‘Significant minority’ plan to shun retirement

Sir Iain spends his time with his grandchildren, at a holiday house on the Isle of Arran and also dog-walking. Picture: Toby Williams
Sir Iain spends his time with his grandchildren, at a holiday house on the Isle of Arran and also dog-walking. Picture: Toby Williams
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IT IS usually a much-anticipated time for a well-deserved rest after decades spent in the working world.

But for some people approaching retirement age, the idea of leaving work is unimaginable - with 6 per cent of over 50s who have not yet retired saying they never plan on doing so.

A study found that although having enough money to do the things they want to do was a big concern for 41 per cent of those questioned, one in five people said they were worried about losing the social aspect of work, with the same number also worried about being bored with too much time on their hands.

The research, conducted by YouGov for Retirement Advantage, also suggests nearly half of the over 50s expect to switch to part time work when they retire, and a further fifth expect to take on an unpaid voluntary role.

Financial returns on investments and pensions have been poor in recent years as interest rates remain at an all-time low.

Andrew Tully, pensions technical director at Retirement Advantage, said: “What people want and expect from retirement has changed. A significant minority of the over 60s are not planning to retire.

“While this might sound extreme, for many people it’s about quality of life, staying active and engaged in society without the pressures of full-time work. But we shouldn’t ignore the fact that for some people this will be a necessity to boost income.”

He added: “The research demonstrates the traditional idea of a cliff edge retirement at state pension age is well and truly in the past. What we’re seeing instead is a phased approach, where retirees expect to continue to work in some capacity beyond traditional retirement age.”

While some pensioners opt to cut back the number of hours they spend in the workplace, but continue to do a similar role, others move into the voluntary sector or switch to a job which is more low pressure than their previous career.

Mr Tully added: “The high number of people hoping to move into unpaid voluntary roles highlights how important continuing to make a contribution is for many people, as well as their desire to avoid losing the social aspects of work.”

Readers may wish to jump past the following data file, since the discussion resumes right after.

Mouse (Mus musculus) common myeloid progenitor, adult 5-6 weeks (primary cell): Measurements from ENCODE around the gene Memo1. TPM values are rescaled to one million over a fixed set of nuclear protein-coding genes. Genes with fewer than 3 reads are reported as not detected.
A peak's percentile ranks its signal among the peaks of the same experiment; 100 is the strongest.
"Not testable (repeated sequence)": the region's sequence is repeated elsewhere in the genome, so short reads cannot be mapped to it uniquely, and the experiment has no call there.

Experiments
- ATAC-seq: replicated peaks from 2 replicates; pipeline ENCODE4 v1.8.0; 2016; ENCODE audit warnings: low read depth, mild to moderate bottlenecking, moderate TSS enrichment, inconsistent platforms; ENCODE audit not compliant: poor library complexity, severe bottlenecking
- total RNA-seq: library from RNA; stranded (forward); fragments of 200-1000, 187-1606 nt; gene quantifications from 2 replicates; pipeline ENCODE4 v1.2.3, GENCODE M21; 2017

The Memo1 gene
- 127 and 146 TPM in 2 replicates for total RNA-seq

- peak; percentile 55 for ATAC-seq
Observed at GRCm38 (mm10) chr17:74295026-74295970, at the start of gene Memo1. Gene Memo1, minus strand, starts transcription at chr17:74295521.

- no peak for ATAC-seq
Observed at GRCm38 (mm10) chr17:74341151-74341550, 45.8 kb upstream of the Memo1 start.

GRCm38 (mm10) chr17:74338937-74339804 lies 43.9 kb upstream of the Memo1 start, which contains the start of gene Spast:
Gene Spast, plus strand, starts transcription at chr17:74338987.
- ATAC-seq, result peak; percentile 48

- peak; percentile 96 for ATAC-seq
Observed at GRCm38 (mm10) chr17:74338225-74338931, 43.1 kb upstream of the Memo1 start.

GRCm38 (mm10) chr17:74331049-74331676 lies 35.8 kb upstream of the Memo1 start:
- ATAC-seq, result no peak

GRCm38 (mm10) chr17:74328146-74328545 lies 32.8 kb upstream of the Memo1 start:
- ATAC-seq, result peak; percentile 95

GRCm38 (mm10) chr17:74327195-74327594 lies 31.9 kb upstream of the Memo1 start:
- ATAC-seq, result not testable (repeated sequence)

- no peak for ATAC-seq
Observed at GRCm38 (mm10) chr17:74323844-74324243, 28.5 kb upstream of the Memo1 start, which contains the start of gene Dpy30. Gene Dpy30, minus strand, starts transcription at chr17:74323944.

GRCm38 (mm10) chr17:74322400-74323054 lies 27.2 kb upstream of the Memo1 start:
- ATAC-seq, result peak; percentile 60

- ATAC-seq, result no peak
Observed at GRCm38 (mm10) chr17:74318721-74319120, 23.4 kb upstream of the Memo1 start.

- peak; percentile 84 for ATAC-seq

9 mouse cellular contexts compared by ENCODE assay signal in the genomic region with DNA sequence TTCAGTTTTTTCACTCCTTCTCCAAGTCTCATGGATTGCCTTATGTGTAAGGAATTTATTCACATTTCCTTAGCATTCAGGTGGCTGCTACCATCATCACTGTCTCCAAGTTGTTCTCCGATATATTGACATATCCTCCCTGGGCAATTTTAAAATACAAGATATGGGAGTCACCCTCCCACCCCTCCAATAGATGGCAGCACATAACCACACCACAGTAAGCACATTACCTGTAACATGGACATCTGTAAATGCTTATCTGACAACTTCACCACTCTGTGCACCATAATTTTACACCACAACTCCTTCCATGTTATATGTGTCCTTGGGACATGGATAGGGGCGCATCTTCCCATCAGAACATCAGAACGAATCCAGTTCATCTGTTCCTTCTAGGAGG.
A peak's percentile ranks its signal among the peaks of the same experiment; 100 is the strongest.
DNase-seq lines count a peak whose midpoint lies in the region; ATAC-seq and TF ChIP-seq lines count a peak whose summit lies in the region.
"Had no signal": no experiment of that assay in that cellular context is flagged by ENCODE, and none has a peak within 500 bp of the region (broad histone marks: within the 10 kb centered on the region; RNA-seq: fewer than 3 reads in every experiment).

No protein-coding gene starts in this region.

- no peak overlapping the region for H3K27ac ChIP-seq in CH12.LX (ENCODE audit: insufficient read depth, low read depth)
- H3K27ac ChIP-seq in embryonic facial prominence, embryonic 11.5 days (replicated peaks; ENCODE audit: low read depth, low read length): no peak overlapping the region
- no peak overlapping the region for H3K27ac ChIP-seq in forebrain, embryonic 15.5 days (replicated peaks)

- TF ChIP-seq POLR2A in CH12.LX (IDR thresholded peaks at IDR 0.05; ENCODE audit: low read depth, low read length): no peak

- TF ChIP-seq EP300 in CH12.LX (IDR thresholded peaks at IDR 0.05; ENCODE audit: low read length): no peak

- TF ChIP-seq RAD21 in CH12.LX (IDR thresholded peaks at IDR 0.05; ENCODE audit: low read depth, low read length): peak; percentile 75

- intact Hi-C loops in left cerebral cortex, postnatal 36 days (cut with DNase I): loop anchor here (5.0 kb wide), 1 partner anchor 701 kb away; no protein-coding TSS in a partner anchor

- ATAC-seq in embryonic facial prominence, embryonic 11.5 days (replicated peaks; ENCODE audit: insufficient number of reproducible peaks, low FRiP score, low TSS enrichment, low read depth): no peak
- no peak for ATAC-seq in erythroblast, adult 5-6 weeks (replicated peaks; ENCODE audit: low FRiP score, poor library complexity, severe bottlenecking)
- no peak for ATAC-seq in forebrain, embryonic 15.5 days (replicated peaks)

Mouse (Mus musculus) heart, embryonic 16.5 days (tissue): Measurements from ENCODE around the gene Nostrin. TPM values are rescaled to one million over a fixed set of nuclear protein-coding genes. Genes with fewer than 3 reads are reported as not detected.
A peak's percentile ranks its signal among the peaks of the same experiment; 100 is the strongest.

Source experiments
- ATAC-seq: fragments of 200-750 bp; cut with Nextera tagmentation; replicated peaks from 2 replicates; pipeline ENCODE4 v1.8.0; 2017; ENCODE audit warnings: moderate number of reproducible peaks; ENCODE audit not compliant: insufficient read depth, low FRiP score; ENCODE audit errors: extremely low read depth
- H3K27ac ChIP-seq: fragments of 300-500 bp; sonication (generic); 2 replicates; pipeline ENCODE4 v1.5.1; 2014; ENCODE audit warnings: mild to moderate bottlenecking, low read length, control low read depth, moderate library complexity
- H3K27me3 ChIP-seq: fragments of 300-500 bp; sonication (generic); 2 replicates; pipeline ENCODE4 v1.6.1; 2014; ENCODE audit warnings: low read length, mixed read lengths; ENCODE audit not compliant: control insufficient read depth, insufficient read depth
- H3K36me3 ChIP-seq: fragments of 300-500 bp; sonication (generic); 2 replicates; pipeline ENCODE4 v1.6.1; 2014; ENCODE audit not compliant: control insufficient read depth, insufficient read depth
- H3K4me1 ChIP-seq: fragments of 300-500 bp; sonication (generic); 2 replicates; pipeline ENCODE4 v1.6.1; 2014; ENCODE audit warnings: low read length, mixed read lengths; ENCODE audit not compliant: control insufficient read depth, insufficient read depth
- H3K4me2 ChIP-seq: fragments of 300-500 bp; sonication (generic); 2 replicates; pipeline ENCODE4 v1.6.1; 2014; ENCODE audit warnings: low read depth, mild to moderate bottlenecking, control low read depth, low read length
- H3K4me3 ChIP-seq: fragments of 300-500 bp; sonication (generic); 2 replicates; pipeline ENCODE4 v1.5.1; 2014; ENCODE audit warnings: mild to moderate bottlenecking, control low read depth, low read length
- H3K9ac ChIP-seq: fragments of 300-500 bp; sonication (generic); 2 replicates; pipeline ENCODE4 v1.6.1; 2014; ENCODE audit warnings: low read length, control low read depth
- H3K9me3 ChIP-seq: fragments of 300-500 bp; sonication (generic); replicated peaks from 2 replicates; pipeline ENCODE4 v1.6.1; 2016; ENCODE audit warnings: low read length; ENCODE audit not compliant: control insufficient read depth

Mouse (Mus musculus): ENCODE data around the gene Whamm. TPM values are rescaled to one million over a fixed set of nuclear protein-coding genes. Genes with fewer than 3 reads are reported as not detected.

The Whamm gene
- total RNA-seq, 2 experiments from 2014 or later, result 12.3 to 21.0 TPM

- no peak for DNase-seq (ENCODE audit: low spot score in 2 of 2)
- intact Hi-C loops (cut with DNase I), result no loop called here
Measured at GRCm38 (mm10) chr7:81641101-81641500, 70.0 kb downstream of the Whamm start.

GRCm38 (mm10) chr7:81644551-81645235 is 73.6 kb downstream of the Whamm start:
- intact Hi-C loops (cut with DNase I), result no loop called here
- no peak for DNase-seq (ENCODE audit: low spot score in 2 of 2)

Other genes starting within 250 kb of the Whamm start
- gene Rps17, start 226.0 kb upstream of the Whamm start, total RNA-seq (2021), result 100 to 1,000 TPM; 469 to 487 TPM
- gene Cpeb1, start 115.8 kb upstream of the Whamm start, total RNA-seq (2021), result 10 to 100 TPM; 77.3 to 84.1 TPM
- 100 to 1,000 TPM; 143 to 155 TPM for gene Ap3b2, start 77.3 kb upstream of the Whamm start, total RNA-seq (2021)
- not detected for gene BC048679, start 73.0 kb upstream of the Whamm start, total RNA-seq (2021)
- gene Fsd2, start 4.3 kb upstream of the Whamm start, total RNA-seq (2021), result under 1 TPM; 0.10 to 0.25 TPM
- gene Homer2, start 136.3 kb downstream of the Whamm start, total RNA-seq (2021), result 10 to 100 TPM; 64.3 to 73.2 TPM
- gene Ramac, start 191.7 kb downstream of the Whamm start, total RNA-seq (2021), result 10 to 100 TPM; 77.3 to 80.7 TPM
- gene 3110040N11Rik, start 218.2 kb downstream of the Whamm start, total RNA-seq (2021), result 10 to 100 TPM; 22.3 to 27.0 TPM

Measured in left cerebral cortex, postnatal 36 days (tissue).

Lisa Harris, head of communications for retirement specialists Saga, said: “It’s great news many older workers they are continuing in work because they want to. Not only do they value the opportunity to remain in work to use their experience and skills, they are also doing so in order to remain socially active.

“Whilst many continue in their jobs, a large number are retraining in order to start their own business or to change direction for their extra year’s of work.”

She said separate research by Saga showed that the vast majority of Scots retirees still in work do so for financial - rather than social - reasons.

She added: “However it’s also worth noting that due to poor retirement investment returns, 80 per cent of those in Scotland have also said that whilst they enjoy work, a major consideration is to boost income.”

CASE STUDY

‘Do what makes you happy in retirement’ says former CBI boss

SIR Iain McMillan, 64, former director of CBI Scotland, retired from the post last September. Since then, he has taken on a number of part-time roles, including chair of the Scottish North America Business Council and Workplace Chaplaincy Scotland, as well as sitting on the advisory board of Strathclyde Business School and the advisory committee of Skillforce.

He is also Honorary Air Commodore of 602 (City of Glasgow) Squadron and heads the independent Commission for Competitive and Fair Taxation in Scotland, which is examining how the Scottish Parliament should use existing and new tax powers to boost economic growth in Scotland. He lives in Falkirk with his wife Giuseppina and their dogs.

“When I retired from CBI Scotland in September, I was quite clear in my mind that I did not want to go into another full-time, senior executive position. At the same time, I did not want to sit there and do nothing. What I really wanted to do was a range of different things and that is exactly what I have done.

“I am quite busy, but it is still not the same as having a full-time position. The level of responsibility I had during my time at the CBI was quite high, especially in the run up to the referendum and now that has been lessened - at least to an extent. We have a house on the Isle of Arran and we pop over there whenever we can and go for long walks with the dogs. We also have two grandchildren living just down the road, so it is lovely to be able to spend time with them.

“I don’t have any intention in my mind to bring out the pipe and slippers - I want to continue working for as long as I can. On the other hand, people should do what makes them happy. My brother retired in June and he wants to play golf three times a week, which is great. My advice to anyone reaching retirement age is to do what suits them.”